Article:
The Southwestern Historical Quarterly, Volume 27, July 1923 - April, 1924 Page: 45
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Memoirs of Major George Bernard Erath
carry them to camp nor divide them there; an agreement was
made with the Mexicans that, under penalty of having their
town destroyed, they should bring the goods to the bank of the
Rio Grande by Saturday. It was understood that they were to be
brought to a point lower down and nearer town than our camp.
We returned and marched slowly down the river to the point
designated. There was a big bend in the river, and some of our
scouts who were out for horses failed to get in on the
night of the 23rd, so we did not camp at the place designated
until the afternoon of the 24th. The alcalde with other Mexicans
of note had arrived with the army from Matamoros. He invited
us to come and get the articles, since he was not allowed to bring
them. The officers had little say in the excitement that followed.
The men were the grand movers, and prepared at once and with-
out any caution to cross the river and go back to town.
The day had been cloudy and rain commenced just as the force
got over the river; a slow drizzle continued for more than twenty-
four hours. The horses were left on this side the river under a
guard of fifty men. Twelve or fifteen men were allowed to go
along on horseback as scouts. I asked permission of Fisher to be
allowed to ride, as I was lame. Five or six days before I had
come in conflict with a prickly pear bush and a long thorn had
entered my knee, giving me much trouble. The wound had been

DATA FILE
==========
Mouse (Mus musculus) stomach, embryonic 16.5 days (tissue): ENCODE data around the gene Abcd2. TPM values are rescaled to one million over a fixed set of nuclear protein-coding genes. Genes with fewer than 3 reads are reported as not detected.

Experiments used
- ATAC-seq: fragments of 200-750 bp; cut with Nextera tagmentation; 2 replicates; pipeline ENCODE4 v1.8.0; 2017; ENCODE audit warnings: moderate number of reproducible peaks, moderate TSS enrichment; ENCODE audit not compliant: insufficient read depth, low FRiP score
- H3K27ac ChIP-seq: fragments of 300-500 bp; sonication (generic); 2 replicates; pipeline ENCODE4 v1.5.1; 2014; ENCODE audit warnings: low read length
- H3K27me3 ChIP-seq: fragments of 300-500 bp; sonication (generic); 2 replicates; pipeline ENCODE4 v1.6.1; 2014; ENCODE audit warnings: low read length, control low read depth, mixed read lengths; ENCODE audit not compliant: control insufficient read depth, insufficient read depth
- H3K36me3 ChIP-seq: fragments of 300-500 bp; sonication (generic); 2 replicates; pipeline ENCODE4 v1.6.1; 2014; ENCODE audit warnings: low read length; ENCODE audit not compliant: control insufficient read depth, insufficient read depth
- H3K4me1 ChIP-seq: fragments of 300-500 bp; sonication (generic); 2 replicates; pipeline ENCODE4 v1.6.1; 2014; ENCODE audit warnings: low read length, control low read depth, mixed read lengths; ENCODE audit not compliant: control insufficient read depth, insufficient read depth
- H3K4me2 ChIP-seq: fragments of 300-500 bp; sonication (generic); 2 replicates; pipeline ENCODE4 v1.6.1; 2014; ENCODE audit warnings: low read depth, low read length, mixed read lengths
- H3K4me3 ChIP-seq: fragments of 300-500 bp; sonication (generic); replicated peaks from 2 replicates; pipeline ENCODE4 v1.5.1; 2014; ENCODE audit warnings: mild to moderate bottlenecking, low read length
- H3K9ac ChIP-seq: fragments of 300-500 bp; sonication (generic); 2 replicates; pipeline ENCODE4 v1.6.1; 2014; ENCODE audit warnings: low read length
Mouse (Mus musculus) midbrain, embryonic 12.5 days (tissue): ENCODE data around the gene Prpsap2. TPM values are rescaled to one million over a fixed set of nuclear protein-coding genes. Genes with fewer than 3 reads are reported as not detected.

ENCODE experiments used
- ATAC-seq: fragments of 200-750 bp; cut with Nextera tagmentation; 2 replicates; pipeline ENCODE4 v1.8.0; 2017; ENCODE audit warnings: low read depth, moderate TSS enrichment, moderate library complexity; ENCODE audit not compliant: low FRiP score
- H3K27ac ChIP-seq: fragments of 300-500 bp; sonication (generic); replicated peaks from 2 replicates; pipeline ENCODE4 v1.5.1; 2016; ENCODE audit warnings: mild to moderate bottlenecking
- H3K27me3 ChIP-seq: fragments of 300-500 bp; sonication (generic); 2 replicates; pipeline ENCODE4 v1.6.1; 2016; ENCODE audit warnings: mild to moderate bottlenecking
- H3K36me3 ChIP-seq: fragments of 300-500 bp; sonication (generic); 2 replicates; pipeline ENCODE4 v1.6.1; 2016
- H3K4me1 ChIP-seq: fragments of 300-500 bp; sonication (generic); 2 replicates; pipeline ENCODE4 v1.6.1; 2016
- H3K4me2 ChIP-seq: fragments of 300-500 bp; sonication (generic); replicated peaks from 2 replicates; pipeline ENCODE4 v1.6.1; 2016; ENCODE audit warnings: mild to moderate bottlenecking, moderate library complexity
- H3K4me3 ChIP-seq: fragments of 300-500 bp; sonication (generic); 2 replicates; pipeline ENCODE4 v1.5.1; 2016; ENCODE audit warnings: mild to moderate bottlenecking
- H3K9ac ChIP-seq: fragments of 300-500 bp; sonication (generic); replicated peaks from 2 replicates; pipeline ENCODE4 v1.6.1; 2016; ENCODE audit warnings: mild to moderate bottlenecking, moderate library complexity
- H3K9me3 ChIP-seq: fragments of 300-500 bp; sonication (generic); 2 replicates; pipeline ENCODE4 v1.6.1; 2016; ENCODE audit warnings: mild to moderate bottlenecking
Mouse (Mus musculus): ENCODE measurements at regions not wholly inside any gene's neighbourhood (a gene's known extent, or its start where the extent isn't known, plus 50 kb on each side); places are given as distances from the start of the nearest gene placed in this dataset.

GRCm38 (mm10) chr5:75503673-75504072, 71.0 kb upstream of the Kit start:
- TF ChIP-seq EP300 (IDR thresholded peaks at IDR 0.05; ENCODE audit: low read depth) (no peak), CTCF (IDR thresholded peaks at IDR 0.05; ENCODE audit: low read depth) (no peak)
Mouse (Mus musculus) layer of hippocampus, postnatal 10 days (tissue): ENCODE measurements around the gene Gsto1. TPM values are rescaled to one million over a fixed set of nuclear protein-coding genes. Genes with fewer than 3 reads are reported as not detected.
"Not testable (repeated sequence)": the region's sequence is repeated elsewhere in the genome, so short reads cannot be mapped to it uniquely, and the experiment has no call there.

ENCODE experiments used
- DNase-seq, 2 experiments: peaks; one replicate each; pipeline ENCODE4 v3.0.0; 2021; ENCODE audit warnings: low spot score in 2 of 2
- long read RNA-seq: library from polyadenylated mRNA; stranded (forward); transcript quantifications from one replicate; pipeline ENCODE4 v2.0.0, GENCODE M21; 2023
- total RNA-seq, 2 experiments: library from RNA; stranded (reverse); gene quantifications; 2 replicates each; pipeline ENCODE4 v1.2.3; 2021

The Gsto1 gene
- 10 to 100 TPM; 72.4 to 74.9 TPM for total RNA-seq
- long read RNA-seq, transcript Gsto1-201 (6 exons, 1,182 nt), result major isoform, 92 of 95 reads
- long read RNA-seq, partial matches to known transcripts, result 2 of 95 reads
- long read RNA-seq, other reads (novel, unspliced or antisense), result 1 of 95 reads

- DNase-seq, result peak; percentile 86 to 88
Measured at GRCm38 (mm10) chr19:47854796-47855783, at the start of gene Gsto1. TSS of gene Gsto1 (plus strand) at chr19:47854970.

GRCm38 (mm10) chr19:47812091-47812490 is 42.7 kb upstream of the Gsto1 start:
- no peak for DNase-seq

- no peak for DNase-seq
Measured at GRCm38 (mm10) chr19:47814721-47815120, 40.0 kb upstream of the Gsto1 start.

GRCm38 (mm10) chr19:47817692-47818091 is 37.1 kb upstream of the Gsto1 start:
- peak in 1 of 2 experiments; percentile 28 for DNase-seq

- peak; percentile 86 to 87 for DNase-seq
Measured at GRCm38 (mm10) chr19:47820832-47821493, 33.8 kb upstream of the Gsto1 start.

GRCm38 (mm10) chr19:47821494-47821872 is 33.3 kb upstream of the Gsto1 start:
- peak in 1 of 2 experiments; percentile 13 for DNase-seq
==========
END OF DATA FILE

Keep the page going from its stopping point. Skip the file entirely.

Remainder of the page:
much aggravated by my walk to town two days before. Fisher
said there were already too many on horseback, that they would
have to dismount before reaching town. He advised me to remain
in camp with the guard, and I did. It was sundown and getting
dusk as they left the bank of the river. They numbered two hun-
dred and fifty-eight men. Within the next thirty-six hours four
returned; of the others a few over a hundred got back after having
been kept prisoners eighteen months under immense hardships and
suffering; the rest were killed or died.
It was not an hour before rifles and musketry were heard and,
soon after, the noise of Mexican cannon. It seems that with but
faint opposition they were allowed to march to the center of the
town, and to take possession of a block on the square where they
maintained themselves all night. The Mexican cannon and the
guns on our side we heard at intervals all night. During the
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Texas State Historical Association. The Southwestern Historical Quarterly, Volume 27, July 1923 - April, 1924, periodical, 1924; Austin, Texas. (texashistory.unt.edu/ark:/67531/metapth101086/m1/51/: accessed May 25, 2017), University of North Texas Libraries, The Portal to Texas History, texashistory.unt.edu; crediting Texas State Historical Association.